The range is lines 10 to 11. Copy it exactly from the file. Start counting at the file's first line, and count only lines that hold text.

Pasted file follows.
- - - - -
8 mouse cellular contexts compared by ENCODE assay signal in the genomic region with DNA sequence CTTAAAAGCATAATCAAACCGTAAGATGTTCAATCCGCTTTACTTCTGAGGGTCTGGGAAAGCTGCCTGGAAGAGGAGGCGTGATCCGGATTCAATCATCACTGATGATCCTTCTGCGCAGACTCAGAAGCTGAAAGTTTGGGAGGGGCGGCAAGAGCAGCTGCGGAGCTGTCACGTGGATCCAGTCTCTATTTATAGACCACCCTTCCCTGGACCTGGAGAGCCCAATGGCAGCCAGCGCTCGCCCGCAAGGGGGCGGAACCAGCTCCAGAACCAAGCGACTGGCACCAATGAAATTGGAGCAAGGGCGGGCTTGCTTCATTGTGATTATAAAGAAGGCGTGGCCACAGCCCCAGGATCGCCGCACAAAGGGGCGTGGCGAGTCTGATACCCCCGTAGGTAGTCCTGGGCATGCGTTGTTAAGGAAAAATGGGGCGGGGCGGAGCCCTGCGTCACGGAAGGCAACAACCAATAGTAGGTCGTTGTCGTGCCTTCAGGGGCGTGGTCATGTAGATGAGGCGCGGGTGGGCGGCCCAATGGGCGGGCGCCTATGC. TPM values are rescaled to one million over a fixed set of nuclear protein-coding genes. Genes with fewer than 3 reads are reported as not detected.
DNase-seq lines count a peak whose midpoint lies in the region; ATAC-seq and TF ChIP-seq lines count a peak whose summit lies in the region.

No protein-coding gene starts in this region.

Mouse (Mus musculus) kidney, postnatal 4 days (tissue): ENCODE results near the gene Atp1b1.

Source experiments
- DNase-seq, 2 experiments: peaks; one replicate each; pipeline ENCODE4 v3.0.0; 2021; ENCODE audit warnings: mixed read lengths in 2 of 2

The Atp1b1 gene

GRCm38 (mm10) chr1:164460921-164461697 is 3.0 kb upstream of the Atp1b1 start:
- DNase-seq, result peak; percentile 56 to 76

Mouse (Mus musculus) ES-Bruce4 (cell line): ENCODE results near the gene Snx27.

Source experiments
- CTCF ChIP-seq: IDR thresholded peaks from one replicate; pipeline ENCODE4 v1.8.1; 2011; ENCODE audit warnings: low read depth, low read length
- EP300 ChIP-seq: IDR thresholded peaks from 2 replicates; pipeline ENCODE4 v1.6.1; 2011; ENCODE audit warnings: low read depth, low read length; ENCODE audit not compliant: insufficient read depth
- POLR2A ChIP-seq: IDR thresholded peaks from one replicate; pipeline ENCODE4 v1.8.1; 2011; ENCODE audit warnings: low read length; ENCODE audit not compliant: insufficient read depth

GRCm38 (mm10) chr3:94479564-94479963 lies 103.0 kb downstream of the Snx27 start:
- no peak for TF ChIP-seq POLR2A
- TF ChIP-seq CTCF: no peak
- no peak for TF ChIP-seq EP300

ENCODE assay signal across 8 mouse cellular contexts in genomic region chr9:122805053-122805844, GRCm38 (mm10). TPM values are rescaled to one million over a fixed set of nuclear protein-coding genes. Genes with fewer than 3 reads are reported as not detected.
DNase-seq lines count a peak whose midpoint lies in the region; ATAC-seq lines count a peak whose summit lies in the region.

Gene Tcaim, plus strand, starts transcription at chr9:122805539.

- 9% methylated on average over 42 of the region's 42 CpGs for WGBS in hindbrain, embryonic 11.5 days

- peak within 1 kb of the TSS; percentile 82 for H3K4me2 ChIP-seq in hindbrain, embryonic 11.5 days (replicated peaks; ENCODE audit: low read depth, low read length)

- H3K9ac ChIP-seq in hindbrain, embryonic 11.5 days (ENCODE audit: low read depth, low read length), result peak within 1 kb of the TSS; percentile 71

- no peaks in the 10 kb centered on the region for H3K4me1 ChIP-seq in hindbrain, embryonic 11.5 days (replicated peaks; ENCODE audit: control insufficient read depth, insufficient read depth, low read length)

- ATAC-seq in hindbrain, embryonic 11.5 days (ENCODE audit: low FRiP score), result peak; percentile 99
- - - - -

Mouse (Mus musculus) ES-Bruce4 (cell line): ENCODE results near the gene Snx27.

Source experiments